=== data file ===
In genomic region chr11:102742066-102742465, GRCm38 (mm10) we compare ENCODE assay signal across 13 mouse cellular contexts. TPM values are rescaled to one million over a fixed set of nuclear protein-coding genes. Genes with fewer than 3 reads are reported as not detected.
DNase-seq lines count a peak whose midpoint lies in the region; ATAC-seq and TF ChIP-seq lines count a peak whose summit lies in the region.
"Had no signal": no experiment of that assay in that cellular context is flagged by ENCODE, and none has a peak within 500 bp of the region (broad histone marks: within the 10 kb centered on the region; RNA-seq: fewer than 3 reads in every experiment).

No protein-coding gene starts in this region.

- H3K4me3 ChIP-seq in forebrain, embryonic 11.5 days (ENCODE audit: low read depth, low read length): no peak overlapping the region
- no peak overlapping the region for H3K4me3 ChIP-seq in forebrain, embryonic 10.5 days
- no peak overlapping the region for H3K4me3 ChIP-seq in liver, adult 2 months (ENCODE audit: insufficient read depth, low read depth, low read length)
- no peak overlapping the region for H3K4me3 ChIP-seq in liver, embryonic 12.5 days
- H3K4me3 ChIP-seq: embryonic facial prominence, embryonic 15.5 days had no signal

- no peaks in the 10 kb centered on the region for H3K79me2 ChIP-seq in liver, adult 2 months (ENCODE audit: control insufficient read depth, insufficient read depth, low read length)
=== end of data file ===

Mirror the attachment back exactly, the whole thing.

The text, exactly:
In genomic region chr11:102742066-102742465, GRCm38 (mm10) we compare ENCODE assay signal across 13 mouse cellular contexts. TPM values are rescaled to one million over a fixed set of nuclear protein-coding genes. Genes with fewer than 3 reads are reported as not detected.
DNase-seq lines count a peak whose midpoint lies in the region; ATAC-seq and TF ChIP-seq lines count a peak whose summit lies in the region.
"Had no signal": no experiment of that assay in that cellular context is flagged by ENCODE, and none has a peak within 500 bp of the region (broad histone marks: within the 10 kb centered on the region; RNA-seq: fewer than 3 reads in every experiment).

No protein-coding gene starts in this region.

- H3K4me3 ChIP-seq in forebrain, embryonic 11.5 days (ENCODE audit: low read depth, low read length): no peak overlapping the region
- no peak overlapping the region for H3K4me3 ChIP-seq in forebrain, embryonic 10.5 days
- no peak overlapping the region for H3K4me3 ChIP-seq in liver, adult 2 months (ENCODE audit: insufficient read depth, low read depth, low read length)
- no peak overlapping the region for H3K4me3 ChIP-seq in liver, embryonic 12.5 days
- H3K4me3 ChIP-seq: embryonic facial prominence, embryonic 15.5 days had no signal

- no peaks in the 10 kb centered on the region for H3K79me2 ChIP-seq in liver, adult 2 months (ENCODE audit: control insufficient read depth, insufficient read depth, low read length)